3219     ent from Perl in that $ and @ are handled as literals in \Q...\E
3220     sequences in PCRE, whereas in Perl, $ and @ cause variable interpola-
3221 nigel 73 tion. Note the following examples:
3222 nigel 63
3223 nigel 73 Pattern PCRE matches Perl matches
3224 nigel 63
3225 nigel 73 \Qabc$xyz\E abc$xyz abc followed by the
3226     contents of $xyz
3227     \Qabc\$xyz\E abc\$xyz abc\$xyz
3228     \Qabc\E\$\Qxyz\E abc$xyz abc$xyz
3229 nigel 63
3230 ph10 392 The \Q...\E sequence is recognized both inside and outside character
3231 nigel 73 classes.
3232 nigel 63
3233 nigel 75 Non-printing characters
3235 nigel 73 A second use of backslash provides a way of encoding non-printing char-
3236 ph10 392 acters in patterns in a visible manner. There is no restriction on the
3237     appearance of non-printing characters, apart from the binary zero that
3238     terminates a pattern, but when a pattern is being prepared by text
3239 ph10 461 editing, it is often easier to use one of the following escape
3240 nigel 73 sequences than the binary character it represents:
3241 nigel 63
3242 nigel 73 \a alarm, that is, the BEL character (hex 07)
3243     \cx "control-x", where x is any character
3244     \e escape (hex 1B)
3245     \f formfeed (hex 0C)
3246 ph10 227 \n linefeed (hex 0A)
3247 nigel 73 \r carriage return (hex 0D)
3248     \t tab (hex 09)
3249     \ddd character with octal code ddd, or backreference
3250     \xhh character with hex code hh
3251 nigel 87 \x{hhh..} character with hex code hhh..
3252 nigel 41
3253 ph10 392 The precise effect of \cx is as follows: if x is a lower case letter,
3254     it is converted to upper case. Then bit 6 of the character (hex 40) is
3255     inverted. Thus \cz becomes hex 1A, but \c{ becomes hex 3B, while \c;
3256 nigel 73 becomes hex 7B.
3257 nigel 41
3258 ph10 392 After \x, from zero to two hexadecimal digits are read (letters can be
3259     in upper or lower case). Any number of hexadecimal digits may appear
3260     between \x{ and }, but the value of the character code must be less
3261 ph10 211 than 256 in non-UTF-8 mode, and less than 2**31 in UTF-8 mode. That is,
3262 ph10 392 the maximum value in hexadecimal is 7FFFFFFF. Note that this is bigger
3263 ph10 211 than the largest Unicode code point, which is 10FFFF.
3264 nigel 41
3265 ph10 392 If characters other than hexadecimal digits appear between \x{ and },
3266 ph10 211 or if there is no terminating }, this form of escape is not recognized.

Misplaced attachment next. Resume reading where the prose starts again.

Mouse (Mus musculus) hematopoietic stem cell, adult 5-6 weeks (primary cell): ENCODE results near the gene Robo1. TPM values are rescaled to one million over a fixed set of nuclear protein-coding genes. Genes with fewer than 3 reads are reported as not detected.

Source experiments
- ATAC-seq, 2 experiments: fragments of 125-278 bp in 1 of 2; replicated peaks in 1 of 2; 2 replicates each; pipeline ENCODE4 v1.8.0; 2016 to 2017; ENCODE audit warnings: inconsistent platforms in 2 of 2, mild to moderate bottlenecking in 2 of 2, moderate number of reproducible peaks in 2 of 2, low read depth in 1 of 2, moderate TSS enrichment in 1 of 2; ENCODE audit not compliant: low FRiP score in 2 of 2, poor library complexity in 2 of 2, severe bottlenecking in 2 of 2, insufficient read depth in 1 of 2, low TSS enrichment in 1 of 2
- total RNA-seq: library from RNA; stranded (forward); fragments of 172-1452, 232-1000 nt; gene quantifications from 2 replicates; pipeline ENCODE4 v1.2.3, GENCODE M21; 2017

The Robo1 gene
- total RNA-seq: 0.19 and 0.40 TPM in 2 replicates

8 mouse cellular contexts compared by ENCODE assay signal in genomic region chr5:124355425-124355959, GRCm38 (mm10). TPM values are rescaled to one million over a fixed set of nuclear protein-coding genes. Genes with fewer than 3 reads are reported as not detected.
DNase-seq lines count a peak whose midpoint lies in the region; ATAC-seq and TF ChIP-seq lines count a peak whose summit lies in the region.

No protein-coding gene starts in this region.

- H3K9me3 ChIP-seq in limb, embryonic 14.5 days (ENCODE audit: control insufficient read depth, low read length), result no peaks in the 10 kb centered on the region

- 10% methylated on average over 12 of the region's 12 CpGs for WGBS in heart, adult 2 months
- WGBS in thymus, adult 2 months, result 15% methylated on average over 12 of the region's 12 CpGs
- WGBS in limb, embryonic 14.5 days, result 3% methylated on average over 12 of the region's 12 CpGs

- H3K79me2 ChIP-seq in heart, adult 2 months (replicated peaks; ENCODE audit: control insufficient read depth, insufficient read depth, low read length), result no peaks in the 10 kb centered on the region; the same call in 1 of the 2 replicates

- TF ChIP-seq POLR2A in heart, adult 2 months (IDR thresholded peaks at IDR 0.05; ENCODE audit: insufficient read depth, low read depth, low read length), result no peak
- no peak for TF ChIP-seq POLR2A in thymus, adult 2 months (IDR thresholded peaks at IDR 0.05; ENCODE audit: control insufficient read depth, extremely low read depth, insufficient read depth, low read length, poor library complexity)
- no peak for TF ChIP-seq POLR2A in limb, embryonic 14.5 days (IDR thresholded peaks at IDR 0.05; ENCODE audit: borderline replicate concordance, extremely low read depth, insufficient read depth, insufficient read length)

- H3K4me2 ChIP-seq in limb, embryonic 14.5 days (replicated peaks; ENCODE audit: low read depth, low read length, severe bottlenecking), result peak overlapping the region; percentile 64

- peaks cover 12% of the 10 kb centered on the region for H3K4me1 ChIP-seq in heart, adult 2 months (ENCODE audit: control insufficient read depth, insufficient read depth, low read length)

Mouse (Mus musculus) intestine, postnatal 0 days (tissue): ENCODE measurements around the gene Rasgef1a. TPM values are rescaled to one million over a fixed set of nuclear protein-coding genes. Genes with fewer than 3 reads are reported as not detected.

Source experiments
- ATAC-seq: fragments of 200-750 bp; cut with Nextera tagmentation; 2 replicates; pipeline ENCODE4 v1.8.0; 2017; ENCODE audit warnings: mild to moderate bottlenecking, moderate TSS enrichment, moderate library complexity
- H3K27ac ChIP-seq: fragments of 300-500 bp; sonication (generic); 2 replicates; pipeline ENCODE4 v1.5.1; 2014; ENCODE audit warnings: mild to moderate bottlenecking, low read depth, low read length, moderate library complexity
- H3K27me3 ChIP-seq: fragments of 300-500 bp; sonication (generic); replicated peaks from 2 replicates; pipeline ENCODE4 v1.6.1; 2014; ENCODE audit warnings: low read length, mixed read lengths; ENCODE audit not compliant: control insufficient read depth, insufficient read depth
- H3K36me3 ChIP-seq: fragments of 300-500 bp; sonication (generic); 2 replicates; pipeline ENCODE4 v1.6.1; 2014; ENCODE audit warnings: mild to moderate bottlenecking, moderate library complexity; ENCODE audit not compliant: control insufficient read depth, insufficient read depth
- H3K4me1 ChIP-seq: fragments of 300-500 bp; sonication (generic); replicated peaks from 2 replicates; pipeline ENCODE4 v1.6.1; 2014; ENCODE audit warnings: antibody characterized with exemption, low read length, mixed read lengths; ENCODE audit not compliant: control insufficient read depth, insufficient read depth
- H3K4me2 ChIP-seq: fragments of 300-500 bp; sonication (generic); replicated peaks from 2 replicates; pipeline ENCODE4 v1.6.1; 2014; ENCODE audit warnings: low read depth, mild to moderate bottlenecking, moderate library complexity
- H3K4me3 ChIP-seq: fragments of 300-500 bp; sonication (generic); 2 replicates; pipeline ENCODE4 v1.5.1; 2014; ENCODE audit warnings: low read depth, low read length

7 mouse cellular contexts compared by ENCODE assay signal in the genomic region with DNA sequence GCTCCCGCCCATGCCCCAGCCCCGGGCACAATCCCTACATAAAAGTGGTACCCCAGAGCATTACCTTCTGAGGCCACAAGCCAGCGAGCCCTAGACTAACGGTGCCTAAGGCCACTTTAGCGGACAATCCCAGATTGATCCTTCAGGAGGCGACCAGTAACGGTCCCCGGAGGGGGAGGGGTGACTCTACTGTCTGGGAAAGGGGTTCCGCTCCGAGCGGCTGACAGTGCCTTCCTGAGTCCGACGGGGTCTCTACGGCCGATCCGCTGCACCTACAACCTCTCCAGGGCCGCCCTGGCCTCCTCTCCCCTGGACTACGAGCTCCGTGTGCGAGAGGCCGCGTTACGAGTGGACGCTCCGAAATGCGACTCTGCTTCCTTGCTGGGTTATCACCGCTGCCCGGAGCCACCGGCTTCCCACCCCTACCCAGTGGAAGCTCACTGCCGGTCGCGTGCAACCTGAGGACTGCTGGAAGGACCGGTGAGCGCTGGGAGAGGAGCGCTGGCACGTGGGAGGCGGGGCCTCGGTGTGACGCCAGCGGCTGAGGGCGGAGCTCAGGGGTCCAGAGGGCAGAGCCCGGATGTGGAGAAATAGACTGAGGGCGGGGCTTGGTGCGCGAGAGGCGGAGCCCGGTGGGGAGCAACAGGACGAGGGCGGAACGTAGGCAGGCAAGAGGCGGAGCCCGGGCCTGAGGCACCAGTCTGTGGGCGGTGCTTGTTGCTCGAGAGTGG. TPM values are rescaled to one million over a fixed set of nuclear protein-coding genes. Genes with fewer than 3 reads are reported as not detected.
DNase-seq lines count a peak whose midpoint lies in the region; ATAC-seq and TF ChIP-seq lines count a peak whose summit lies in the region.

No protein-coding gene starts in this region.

3267 ph10 392 Instead, the initial \x will be interpreted as a basic hexadecimal
3268     escape, with no following digits, giving a character whose value is
3269 ph10 211 zero.
3271 nigel 73 Characters whose value is less than 256 can be defined by either of the
3272 ph10 392 two syntaxes for \x. There is no difference in the way they are han-
3273 nigel 87 dled. For example, \xdc is exactly the same as \x{dc}.
3274 nigel 41
3275 ph10 392 After \0 up to two further octal digits are read. If there are fewer
3276     than two digits, just those that are present are used. Thus the
3277 nigel 91 sequence \0\x\07 specifies two binary zeros followed by a BEL character
3278 ph10 392 (code value 7). Make sure you supply two digits after the initial zero
3279 nigel 91 if the pattern character that follows is itself an octal digit.
3280 nigel 63
3281 nigel 73 The handling of a backslash followed by a digit other than 0 is compli-
3282     cated. Outside a character class, PCRE reads it and any following dig-
3283 ph10 392 its as a decimal number. If the number is less than 10, or if there
3284 nigel 73 have been at least that many previous capturing left parentheses in the
3285 ph10 392 expression, the entire sequence is taken as a back reference. A
3286     description of how this works is given later, following the discussion
3287 nigel 73 of parenthesized subpatterns.
3288 nigel 41
3289 ph10 392 Inside a character class, or if the decimal number is greater than 9
3290     and there have not been that many capturing subpatterns, PCRE re-reads
3291 nigel 93 up to three octal digits following the backslash, and uses them to gen-